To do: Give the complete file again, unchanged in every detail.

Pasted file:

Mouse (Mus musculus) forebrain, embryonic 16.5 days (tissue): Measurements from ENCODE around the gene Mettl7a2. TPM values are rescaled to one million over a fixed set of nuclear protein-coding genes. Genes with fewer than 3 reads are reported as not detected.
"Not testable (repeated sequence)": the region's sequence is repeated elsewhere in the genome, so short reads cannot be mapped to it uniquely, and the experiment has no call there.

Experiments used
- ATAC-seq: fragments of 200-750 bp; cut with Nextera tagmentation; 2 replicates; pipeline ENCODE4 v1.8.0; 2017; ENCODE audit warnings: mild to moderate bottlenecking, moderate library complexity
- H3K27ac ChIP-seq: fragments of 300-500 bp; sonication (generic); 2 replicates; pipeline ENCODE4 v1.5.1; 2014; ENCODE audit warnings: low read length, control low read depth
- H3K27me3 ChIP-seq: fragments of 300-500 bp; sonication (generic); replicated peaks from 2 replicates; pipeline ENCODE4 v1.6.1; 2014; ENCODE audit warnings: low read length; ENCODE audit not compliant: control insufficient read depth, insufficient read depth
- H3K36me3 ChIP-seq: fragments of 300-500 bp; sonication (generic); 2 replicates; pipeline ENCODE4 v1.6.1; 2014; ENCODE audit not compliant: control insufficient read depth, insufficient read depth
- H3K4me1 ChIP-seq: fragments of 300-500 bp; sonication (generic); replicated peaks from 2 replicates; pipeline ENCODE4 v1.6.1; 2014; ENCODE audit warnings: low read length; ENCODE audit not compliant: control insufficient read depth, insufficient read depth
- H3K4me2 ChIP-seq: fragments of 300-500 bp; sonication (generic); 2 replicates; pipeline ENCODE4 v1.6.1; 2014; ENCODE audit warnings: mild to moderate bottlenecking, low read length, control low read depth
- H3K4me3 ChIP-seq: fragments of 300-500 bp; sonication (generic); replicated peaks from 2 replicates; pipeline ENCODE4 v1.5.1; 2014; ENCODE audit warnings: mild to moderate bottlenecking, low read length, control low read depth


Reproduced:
Mouse (Mus musculus) forebrain, embryonic 16.5 days (tissue): Measurements from ENCODE around the gene Mettl7a2. TPM values are rescaled to one million over a fixed set of nuclear protein-coding genes. Genes with fewer than 3 reads are reported as not detected.
"Not testable (repeated sequence)": the region's sequence is repeated elsewhere in the genome, so short reads cannot be mapped to it uniquely, and the experiment has no call there.

Experiments used
- ATAC-seq: fragments of 200-750 bp; cut with Nextera tagmentation; 2 replicates; pipeline ENCODE4 v1.8.0; 2017; ENCODE audit warnings: mild to moderate bottlenecking, moderate library complexity
- H3K27ac ChIP-seq: fragments of 300-500 bp; sonication (generic); 2 replicates; pipeline ENCODE4 v1.5.1; 2014; ENCODE audit warnings: low read length, control low read depth
- H3K27me3 ChIP-seq: fragments of 300-500 bp; sonication (generic); replicated peaks from 2 replicates; pipeline ENCODE4 v1.6.1; 2014; ENCODE audit warnings: low read length; ENCODE audit not compliant: control insufficient read depth, insufficient read depth
- H3K36me3 ChIP-seq: fragments of 300-500 bp; sonication (generic); 2 replicates; pipeline ENCODE4 v1.6.1; 2014; ENCODE audit not compliant: control insufficient read depth, insufficient read depth
- H3K4me1 ChIP-seq: fragments of 300-500 bp; sonication (generic); replicated peaks from 2 replicates; pipeline ENCODE4 v1.6.1; 2014; ENCODE audit warnings: low read length; ENCODE audit not compliant: control insufficient read depth, insufficient read depth
- H3K4me2 ChIP-seq: fragments of 300-500 bp; sonication (generic); 2 replicates; pipeline ENCODE4 v1.6.1; 2014; ENCODE audit warnings: mild to moderate bottlenecking, low read length, control low read depth
- H3K4me3 ChIP-seq: fragments of 300-500 bp; sonication (generic); replicated peaks from 2 replicates; pipeline ENCODE4 v1.5.1; 2014; ENCODE audit warnings: mild to moderate bottlenecking, low read length, control low read depth